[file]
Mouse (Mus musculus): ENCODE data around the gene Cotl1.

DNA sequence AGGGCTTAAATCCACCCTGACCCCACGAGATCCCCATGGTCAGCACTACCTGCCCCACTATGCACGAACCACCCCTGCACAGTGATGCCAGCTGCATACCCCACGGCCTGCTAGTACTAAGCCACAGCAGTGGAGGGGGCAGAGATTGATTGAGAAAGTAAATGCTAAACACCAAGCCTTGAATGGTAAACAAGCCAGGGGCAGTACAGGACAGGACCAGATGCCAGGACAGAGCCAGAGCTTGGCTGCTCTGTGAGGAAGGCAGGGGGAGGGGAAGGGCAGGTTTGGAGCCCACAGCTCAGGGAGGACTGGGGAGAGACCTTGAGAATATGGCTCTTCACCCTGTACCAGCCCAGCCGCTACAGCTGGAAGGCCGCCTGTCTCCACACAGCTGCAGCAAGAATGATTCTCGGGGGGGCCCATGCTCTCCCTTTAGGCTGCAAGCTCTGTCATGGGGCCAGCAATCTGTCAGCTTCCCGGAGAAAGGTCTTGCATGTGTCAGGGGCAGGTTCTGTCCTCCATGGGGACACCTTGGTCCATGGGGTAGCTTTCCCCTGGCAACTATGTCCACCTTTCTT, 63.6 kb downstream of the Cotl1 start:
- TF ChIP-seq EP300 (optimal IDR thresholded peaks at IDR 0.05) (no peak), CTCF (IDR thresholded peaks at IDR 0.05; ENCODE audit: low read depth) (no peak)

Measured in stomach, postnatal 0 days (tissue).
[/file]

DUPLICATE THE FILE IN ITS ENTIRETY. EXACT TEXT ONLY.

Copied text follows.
Mouse (Mus musculus): ENCODE data around the gene Cotl1.

DNA sequence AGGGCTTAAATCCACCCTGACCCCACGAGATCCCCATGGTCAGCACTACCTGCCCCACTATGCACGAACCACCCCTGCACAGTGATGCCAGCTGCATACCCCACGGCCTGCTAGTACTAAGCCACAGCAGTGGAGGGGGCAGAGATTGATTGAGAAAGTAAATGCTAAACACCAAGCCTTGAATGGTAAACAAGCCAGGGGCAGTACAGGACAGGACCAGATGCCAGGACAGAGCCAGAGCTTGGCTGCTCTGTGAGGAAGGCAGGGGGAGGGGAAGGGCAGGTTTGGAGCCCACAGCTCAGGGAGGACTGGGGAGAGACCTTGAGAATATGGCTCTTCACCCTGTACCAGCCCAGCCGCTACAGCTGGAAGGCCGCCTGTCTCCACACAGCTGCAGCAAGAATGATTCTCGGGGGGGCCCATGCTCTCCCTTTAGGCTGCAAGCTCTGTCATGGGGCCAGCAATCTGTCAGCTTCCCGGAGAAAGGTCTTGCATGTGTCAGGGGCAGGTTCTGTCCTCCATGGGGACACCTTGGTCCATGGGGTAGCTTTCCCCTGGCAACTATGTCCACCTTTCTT, 63.6 kb downstream of the Cotl1 start:
- TF ChIP-seq EP300 (optimal IDR thresholded peaks at IDR 0.05) (no peak), CTCF (IDR thresholded peaks at IDR 0.05; ENCODE audit: low read depth) (no peak)

Measured in stomach, postnatal 0 days (tissue).